Checkout the GOES Image Viewer. Data and images hosted on the STAR webservers, including the GOES Image Viewer are not official NOAA operational products, and are provided only as examples for experimental use by remote sensing researchers, experienced meteorologists, or oceanographers. Although STAR provides "operational" data for some products, the STAR website primarily hosts examples of ongoing experimental product development.
In April 2019, the GOES-16 and GOES-17 Advanced Baseline Imagers started operating in a new 10-minute flex mode (mode 6). Ten-minute flex mode is very similar to the old flex mode (mode 3) with one exception: a full disk image is generated every 10 minutes instead of every 15 minutes. Contiguous U.S. (CONUS) for GOES-16/ Pacific U.S. (PACUS) for GOES-17 scans (3000 km by 50000 km) will still be provided every five minutes, in addition to two mesoscale domains (1000 km by 1000 km) every 60 seconds (or one domain every 30 seconds if scanning the same domain).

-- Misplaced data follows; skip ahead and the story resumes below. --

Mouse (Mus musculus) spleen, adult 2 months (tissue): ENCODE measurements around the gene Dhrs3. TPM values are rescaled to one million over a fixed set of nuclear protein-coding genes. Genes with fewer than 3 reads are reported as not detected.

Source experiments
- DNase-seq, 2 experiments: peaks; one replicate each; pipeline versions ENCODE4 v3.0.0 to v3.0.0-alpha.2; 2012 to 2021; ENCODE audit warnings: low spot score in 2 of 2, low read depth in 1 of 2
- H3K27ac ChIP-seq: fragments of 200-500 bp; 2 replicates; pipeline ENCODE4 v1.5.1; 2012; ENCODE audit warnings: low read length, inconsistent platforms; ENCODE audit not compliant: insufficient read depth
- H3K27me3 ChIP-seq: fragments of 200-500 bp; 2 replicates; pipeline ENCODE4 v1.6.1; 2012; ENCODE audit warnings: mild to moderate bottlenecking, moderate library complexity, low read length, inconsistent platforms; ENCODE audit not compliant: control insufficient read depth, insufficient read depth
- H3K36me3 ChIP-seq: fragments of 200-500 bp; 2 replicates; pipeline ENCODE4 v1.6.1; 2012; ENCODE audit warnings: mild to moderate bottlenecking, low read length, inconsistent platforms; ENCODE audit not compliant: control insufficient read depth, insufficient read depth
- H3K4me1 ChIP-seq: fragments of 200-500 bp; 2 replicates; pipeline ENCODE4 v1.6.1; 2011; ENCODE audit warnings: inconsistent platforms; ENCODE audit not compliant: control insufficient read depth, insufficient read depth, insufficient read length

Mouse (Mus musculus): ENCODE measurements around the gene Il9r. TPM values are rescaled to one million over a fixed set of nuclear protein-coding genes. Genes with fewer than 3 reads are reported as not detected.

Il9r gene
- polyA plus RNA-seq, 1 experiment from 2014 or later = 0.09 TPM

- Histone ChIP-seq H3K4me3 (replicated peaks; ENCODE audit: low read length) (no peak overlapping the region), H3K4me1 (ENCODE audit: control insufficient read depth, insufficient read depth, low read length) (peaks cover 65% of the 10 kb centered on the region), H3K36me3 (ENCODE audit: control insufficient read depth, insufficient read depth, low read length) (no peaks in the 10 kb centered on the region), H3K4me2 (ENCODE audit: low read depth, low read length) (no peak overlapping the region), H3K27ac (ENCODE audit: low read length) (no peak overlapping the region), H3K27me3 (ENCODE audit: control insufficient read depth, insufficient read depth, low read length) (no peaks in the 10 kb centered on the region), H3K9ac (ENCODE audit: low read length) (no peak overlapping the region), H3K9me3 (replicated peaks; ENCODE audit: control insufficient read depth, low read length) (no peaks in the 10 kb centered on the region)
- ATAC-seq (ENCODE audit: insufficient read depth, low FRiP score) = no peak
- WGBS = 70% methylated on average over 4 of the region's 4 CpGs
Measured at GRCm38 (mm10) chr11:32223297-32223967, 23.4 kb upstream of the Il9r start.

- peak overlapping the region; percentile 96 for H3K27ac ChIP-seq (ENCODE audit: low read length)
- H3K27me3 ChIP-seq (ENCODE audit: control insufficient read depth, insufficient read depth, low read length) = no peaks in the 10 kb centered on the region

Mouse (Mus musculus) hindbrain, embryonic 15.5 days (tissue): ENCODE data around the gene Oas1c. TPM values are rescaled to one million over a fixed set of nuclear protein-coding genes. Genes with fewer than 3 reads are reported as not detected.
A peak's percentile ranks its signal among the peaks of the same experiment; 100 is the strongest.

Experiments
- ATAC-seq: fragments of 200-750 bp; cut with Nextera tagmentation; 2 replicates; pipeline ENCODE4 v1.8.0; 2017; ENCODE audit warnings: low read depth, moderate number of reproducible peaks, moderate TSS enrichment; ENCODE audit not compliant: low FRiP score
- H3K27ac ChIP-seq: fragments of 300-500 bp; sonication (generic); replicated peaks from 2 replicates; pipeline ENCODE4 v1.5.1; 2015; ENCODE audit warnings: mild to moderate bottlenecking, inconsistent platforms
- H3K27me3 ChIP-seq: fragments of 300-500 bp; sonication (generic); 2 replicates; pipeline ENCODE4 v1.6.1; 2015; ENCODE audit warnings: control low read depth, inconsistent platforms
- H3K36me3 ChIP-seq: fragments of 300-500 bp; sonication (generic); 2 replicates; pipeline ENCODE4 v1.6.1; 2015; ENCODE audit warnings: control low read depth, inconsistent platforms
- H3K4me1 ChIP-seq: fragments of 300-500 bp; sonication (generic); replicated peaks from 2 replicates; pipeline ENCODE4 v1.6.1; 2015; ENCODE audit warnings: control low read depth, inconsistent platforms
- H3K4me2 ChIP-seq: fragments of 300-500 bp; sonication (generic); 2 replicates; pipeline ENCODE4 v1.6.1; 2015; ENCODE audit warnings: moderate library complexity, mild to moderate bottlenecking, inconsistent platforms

There are a number of advantages to 10-minute full disk images. It allows NOAA to match the full-disk scanning cadence of our international partners like the Japan Meteorological Agency (JMA), Korea Meteorological Administration (KMA), and the next generation of European Organisation for the Exploitation of Meteorological Satellites (EUMETSAT) geostationary satellites (starting in 2021). This allows nearly global advanced imager coverage every 10 minutes.
Ten-minute full disk imagery will also be critical to NOAA National Weather Service (NWS) Weather Forecast Offices, National Centers, and the Volcanic Ash Advisory Centers in monitoring hazardous weather conditions and providing additional information in observationally limited areas like over the oceans or in the mountains. The faster temporal cadence will also improve aviation safety. For example, GOES are paramount in monitoring volcanic activity and associated ash plumes. The improved temporal resolution will help monitor these rapidly changing events and help reduce the risk of an airplane encounter with an ash plume. In addition, GOES ABI data can also monitor regions of potential turbulence and since these features can be highly transient, the 10-minute full disk scanning ability will help with monitoring of this hazard.